Some cheap kits come with everything you need, including hardware, cymbals, and the shells. You may see a kit costing less than one of those, but it will cost more when you add in the extras that you need.

If you’re looking for a high-quality kit that is still relatively affordable, you’ll need to buy a shell pack that costs between $600 and $1000. Anything costing less than that is typically a kit aimed at beginners.

If you want the most affordable option possible, you’ll be happy with kits costing less than that. Again, just make sure that they come with hardware and cymbals if you don’t have those already.

Resale Value

Resale value is the final aspect to consider. This is why I won’t recommend cheap kits from small and unknown brands. They’re much harder to sell when you’re ready to move to a better kit.

With these all being cheap drum kits, they’re not instruments that you’ll want to use forever. The natural progression of a drummer is to learn on an affordable kit and then buy something better once they’ve hit a certain level of proficiency.

You can save on your new higher-quality kit by selling your beginner one. With it being a cheap kit, you won’t be able to sell it for a lot. However, every bit helps, and the kits from major drum brands are much easier to sell for a good price.

Best Cheap Drum Set Brands

There are several top-quality drum brands that all sell amazing cheap drum sets. However, the brands that I’m about to mention sell more than one, so they cater to a wider audience with their larger choice pool.


Pearl has been a leading drum kit brand for as long as most people can remember. One of the biggest contributors to the brand’s fame is their long history of making epic cheap drum sets.

The Pearl Export is one of the top-selling drum kits to ever exist, but there have been plenty of other kits too.


The Ludwig drum brand has a rich history in the music world, creating many of the first editions of certain drum kit components.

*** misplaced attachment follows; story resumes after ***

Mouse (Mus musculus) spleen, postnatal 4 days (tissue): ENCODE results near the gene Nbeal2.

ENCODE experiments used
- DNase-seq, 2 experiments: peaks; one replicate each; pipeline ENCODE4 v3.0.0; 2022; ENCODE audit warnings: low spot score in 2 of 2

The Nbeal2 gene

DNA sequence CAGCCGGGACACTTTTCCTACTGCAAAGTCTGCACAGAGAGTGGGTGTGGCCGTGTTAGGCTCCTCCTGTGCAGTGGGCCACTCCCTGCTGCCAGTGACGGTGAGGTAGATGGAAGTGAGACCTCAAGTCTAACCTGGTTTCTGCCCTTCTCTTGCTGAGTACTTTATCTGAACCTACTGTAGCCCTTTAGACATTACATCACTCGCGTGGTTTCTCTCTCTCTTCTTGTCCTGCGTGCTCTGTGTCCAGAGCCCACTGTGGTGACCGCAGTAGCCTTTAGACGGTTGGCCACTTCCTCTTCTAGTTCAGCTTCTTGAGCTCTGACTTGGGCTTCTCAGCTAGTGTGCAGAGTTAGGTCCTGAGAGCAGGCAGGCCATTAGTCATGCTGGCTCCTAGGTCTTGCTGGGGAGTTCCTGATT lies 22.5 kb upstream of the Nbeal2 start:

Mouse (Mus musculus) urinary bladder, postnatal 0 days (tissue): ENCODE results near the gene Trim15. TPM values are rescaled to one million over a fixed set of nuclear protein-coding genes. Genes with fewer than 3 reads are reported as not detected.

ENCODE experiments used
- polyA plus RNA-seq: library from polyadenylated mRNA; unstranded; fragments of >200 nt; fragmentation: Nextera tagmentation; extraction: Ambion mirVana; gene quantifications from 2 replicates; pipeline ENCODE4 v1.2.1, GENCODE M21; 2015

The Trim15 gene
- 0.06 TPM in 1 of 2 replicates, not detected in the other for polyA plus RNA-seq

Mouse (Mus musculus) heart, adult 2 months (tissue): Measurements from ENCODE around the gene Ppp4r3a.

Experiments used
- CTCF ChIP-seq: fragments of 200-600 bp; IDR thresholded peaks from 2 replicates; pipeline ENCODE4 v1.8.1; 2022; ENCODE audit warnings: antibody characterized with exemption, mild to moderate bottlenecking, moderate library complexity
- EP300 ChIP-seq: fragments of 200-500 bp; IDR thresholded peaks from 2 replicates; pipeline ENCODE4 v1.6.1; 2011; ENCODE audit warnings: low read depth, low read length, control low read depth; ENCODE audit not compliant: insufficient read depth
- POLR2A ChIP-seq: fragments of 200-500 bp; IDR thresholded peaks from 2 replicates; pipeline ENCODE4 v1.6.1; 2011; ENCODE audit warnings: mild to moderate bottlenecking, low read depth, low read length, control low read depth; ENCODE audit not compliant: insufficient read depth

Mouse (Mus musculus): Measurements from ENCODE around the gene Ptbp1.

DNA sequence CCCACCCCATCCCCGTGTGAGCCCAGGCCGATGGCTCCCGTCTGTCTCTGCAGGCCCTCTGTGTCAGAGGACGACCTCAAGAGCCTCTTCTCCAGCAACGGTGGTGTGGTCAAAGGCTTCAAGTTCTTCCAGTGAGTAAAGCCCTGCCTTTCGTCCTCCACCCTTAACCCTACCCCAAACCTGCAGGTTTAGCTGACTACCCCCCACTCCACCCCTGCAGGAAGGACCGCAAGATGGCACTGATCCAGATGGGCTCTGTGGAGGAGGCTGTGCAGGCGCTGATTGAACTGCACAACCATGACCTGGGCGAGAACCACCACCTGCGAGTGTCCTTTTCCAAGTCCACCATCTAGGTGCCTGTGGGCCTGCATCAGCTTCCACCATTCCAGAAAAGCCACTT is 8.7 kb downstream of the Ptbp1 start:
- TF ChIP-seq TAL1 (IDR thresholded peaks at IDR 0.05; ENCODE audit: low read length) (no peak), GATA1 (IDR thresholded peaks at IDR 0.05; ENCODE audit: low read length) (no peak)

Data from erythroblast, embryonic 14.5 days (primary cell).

The biggest reason I’m mentioning Ludwig here is that there are some great options for kids from the brand. It’s always difficult to buy drum kits for kids, as you never know if they’re going to stick with the hobby or not. So, the cheap Ludwig kits are very enticing.


Tama sits in a similar position to Pearl when it comes to popularity and reliability. The brand has the largest number of compact drum kits available, and most of those are a lot cheaper than standard large kits.

If you’re looking for a good secondary kit to have, it’s well worth checking Tama’s product range out.


PDP drums are all inspired by DW kits in their design. The brand falls under the same umbrella as DW, which is one of the powerhouse companies in the drum industry. However, all PDP kits are much cheaper.

Even the most affordable PDP drum sets tend to have incredible build quality.


If you want an affordable electronic drum kit, Alesis is the best brand to consider. The company is the go-to option for cheap e-kits.

The competing kits from Roland and Yamaha are all $500 or more, while Alesis sells a few decent options costing less than that.

Top Cheap Drum Sets, Final Thoughts

Remember that you need to look at everything included when buying your first kit. The chances are high that there will be a few missing components that you must purchase separately. Also, make sure that you’re getting an adult-sized kit if you’re an adult.

With that being said, all the kits I’ve listed above are incredible options to consider that will give you a good few years of fun and joy.

P.S. Remember though, none of what you've learned will matter if you don't know how to get your music out there and earn from it. Want to learn how to do that? Then get our free ‘5 Steps To Profitable Youtube Music Career' ebook emailed directly to you!